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Pink Party goes virtual for bus

By Gabriella Brown

The WVU Cancer Institute’s annual Pink Party is going virtual this year to benefit Bonnie’s Bus, West Virginia’s only mobile mammography unit.

The event is set for  7 p.m. Monday and will be conducted online via Zoom.

“I’m looking forward to participating in this year’s first-ever, virtual Pink Party with so many other friends and supporters of Bonnie’s Bus,” said Dr Clay Marsh, the state’s COVID-19 czar and vice president and executive dean of WVU Health Sciences. “Despite the pandemic, affordable access to timely screenings and mammograms are important for all women in West Virginia.”

Bonnie’s Bus travels across the state to provide breast cancer screenings in a comfortable and convenient environment throughout the year. Since 2009, the bus has provided more than 20,000 mammograms, with 110 women being diagnosed with breast cancer.

“A variety of resources are required to keep a state-of-the-art mobile unit such as Bonnie’s Bus in operation,” said Dr. Hannah Hazard-Jenkins, WVU Cancer Institute interim director and associate professor of surgery at the WVU School of Medicine. “While most mammograms are funded through grants or insurance coverage, others are not.”

Services are provided to women whether they have private insurance, Medicaid or Medicare, as well as those who may be underinsured or uninsured, but qualify for the West Virginia Breast and Cervical Cancer Screening Program.

Through grant funding and donations, uninsured women in West Virginia 40 and older are also eligible for screening mammograms on the Bus.

Hazard-Jenkins said not only does Bonnie’s Bus provide accessible resources to women living in West Virginia, it also provides convenience by reducing the travel necessary to receive breast cancer screenings.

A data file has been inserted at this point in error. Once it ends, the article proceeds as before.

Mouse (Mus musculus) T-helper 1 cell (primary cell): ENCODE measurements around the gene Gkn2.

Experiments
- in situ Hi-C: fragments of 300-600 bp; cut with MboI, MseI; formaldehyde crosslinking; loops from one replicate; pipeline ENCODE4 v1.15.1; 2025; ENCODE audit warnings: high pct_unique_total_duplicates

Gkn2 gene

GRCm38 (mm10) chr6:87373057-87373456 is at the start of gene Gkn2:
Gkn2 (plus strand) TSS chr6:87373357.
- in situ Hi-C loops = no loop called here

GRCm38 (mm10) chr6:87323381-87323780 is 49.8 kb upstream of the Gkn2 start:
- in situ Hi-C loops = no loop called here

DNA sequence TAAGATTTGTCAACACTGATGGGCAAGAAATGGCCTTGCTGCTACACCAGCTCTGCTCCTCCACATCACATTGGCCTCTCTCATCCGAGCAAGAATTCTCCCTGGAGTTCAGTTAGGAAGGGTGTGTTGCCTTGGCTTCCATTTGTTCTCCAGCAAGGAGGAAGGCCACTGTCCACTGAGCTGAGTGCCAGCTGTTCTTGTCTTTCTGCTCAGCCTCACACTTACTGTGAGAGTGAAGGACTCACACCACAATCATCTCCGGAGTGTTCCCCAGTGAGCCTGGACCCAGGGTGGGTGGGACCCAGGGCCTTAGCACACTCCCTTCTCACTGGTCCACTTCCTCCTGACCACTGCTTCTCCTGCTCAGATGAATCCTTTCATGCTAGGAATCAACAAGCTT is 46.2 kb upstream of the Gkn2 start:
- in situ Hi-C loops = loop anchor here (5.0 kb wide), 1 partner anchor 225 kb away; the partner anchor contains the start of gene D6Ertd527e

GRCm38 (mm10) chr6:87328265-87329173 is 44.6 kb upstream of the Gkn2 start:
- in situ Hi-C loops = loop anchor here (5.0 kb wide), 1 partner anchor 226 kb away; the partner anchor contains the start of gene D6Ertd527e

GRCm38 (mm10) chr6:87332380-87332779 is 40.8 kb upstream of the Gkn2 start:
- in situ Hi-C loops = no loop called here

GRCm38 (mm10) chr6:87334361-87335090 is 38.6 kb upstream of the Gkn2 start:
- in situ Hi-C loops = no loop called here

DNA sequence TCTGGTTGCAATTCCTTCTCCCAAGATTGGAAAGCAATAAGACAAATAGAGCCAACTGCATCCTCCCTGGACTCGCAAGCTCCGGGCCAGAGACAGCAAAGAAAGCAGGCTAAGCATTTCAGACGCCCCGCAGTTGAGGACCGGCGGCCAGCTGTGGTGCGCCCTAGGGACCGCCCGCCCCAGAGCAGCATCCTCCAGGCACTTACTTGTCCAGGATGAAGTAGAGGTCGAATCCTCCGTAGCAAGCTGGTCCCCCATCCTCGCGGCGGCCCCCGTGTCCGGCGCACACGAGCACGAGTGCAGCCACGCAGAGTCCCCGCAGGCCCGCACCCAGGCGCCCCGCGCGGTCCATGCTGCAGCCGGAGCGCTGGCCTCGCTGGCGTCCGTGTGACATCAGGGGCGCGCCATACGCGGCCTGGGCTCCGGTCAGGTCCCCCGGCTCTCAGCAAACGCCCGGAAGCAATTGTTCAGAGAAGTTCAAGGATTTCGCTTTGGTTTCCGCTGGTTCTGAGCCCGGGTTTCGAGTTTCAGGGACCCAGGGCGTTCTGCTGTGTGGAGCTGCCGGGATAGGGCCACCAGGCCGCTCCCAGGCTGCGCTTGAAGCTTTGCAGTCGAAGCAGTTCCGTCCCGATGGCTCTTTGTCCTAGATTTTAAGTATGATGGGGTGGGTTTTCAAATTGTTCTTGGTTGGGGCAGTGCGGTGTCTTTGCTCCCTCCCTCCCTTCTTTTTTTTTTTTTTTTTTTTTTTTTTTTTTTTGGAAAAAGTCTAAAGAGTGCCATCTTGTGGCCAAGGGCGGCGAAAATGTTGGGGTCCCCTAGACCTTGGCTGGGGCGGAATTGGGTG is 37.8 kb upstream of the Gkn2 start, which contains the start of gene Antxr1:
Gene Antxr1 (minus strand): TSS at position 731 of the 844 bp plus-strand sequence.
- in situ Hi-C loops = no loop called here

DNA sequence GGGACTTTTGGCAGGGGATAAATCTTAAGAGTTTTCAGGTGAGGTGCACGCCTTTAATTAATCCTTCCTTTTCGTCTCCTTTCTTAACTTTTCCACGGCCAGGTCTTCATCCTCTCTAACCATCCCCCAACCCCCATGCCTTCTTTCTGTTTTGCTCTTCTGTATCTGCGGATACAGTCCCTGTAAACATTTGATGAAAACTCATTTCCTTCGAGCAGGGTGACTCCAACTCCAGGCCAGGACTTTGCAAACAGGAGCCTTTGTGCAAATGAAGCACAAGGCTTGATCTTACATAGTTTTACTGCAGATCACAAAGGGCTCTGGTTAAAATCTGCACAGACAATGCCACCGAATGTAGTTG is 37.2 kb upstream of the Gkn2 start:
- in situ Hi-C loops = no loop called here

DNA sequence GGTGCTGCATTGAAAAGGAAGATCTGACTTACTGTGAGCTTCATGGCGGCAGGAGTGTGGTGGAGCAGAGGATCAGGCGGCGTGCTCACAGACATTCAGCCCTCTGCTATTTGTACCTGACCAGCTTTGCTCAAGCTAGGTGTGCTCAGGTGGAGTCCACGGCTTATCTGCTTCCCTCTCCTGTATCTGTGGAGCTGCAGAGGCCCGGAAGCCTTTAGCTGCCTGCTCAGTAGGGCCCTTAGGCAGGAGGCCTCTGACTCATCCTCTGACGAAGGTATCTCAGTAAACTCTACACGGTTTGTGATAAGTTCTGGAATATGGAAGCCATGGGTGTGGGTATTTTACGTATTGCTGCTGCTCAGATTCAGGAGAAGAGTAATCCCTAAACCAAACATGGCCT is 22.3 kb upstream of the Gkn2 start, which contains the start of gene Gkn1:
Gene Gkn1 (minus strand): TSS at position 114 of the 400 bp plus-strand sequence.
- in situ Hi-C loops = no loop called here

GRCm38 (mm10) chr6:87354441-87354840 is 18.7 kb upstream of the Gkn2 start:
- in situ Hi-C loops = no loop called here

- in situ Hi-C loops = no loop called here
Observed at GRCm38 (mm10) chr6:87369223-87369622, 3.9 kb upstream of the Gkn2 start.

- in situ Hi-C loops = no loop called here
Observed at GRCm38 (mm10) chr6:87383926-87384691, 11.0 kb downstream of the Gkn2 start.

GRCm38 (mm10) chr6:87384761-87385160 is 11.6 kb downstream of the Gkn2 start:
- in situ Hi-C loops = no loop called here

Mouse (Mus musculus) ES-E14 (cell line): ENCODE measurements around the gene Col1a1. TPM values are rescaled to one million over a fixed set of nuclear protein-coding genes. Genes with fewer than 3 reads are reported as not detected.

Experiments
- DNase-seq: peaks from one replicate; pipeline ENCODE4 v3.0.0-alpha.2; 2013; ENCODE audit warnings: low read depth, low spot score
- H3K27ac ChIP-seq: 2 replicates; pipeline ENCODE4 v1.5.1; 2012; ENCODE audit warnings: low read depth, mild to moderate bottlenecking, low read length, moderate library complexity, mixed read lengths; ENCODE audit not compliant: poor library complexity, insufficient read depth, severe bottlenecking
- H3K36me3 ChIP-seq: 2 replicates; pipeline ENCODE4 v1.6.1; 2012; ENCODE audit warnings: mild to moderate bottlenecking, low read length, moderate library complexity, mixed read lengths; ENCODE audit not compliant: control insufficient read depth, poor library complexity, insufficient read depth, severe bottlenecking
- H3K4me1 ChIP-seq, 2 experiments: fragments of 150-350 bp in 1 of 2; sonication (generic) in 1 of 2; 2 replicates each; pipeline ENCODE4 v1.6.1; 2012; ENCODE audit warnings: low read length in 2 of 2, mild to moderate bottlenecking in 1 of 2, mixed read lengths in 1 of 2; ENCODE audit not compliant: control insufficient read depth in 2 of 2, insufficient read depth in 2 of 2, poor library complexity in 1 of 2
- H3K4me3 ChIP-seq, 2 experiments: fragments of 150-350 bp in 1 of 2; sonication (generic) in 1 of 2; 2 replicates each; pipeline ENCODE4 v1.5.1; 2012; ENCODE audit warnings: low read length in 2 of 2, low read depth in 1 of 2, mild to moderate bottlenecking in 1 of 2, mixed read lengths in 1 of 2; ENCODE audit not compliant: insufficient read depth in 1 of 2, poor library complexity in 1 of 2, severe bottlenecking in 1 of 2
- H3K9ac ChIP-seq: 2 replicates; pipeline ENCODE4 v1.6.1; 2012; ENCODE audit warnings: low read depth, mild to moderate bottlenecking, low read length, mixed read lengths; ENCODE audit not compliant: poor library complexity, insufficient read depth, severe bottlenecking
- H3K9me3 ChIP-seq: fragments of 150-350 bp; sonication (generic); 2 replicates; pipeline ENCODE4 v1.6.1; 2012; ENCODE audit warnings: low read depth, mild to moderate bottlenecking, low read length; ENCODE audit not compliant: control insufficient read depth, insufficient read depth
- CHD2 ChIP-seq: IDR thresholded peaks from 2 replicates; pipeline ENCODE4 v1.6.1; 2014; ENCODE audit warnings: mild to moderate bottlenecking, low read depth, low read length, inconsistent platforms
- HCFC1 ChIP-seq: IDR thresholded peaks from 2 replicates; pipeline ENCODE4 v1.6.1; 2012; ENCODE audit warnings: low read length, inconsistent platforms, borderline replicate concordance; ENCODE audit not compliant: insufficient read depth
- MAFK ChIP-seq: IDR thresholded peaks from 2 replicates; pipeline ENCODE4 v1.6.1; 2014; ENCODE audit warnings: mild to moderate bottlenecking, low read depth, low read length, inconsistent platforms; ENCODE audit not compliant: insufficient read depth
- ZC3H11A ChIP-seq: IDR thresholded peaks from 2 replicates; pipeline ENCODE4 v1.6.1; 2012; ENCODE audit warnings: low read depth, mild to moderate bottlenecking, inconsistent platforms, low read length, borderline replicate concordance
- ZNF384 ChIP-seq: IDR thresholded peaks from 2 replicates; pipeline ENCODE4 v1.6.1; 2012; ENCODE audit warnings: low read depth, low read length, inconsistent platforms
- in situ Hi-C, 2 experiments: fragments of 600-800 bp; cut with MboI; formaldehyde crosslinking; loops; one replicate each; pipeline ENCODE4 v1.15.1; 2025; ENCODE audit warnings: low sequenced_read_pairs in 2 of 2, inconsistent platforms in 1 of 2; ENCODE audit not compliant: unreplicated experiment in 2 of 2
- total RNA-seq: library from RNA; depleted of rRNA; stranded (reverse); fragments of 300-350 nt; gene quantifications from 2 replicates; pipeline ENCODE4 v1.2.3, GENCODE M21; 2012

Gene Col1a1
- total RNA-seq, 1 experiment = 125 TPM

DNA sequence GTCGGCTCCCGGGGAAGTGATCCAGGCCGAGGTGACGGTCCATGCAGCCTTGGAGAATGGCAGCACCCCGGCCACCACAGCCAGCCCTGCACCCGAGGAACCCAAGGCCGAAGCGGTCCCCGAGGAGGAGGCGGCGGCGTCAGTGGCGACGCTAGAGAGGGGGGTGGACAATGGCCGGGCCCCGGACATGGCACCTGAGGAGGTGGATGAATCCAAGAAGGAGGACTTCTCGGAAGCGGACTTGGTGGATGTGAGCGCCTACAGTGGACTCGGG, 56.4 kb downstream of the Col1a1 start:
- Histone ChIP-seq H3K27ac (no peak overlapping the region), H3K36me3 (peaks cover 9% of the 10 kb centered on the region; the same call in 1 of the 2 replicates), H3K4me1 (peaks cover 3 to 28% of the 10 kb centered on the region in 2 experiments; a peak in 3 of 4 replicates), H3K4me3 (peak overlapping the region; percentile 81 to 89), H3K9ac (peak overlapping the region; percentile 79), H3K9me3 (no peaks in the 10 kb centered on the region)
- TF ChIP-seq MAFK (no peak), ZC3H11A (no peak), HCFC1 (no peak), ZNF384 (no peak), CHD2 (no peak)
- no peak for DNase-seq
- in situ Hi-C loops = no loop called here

“Bonnie’s Bus is more than just a place to get mammograms — it represents access to mammography that would otherwise be burdensome for women,” Hazard-Jenkins said. “Whether that burden is the cost of the mammogram or the cost of travel to and from a mammogram, Bonnie’s Bus mitigates those financial stressors for so many women.”

Tickets to the fundraiser are $100 each, the same as in previous years, to maintain funding for the bus through the pandemic. Registrants will receive a Pink Party face mask, access to the event’s silent auction and will also be entered to win the grand prize of a new MacBook Air.

“We are excited about what we were able to create and we think it’s going to be a good time for all the viewers,” said Stephanie McCandless, program manager in the office of philanthropy at the WVU Cancer Institute.

McCandless said the organization  planned several activities to keep the event interactive and engaging, including moving the silent auction onto a virtual platform and plans to incorporate contests during the event.

“You might think of it like challenges where we might ask those who are watching with us, ‘who can find in their home the following item first and show it on screen?’,” McCandless said. “Whoever can provide that and win that challenge would be a prize winner.”

Attendees of the virtual event are also encouraged to dress in pink and even design their background to go with the theme.

Sponsorships are also available to support the event, and donations are welcome. With just a day to go, the event has already raised over $41,000.

Hazard-Jenkins said it is the support from the community that allows Bonnie’s Bus to continue providing essential women’s health services.

“We rely on the generosity of supporters to fund critical and practical needs related to this essential service provided by WVU Cancer Institute to the state of West Virginia,” Hazard-Jenkins said. “It is truly thanks to our donors that Bonnie’s Bus is able to continue making such a measurable impact on the health of women in West Virginia.”

For more information on the event, to purchase tickets or make a donation, visit

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